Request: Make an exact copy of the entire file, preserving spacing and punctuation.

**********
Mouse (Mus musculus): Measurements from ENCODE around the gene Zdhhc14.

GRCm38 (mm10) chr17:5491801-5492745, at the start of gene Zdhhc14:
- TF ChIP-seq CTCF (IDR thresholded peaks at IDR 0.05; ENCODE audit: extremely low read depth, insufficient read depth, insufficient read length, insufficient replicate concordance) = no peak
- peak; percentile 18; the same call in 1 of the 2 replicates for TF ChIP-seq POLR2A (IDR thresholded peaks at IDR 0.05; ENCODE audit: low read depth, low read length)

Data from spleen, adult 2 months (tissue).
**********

Mouse (Mus musculus): Measurements from ENCODE around the gene Zdhhc14.

GRCm38 (mm10) chr17:5491801-5492745, at the start of gene Zdhhc14:
- TF ChIP-seq CTCF (IDR thresholded peaks at IDR 0.05; ENCODE audit: extremely low read depth, insufficient read depth, insufficient read length, insufficient replicate concordance) = no peak
- peak; percentile 18; the same call in 1 of the 2 replicates for TF ChIP-seq POLR2A (IDR thresholded peaks at IDR 0.05; ENCODE audit: low read depth, low read length)

Data from spleen, adult 2 months (tissue).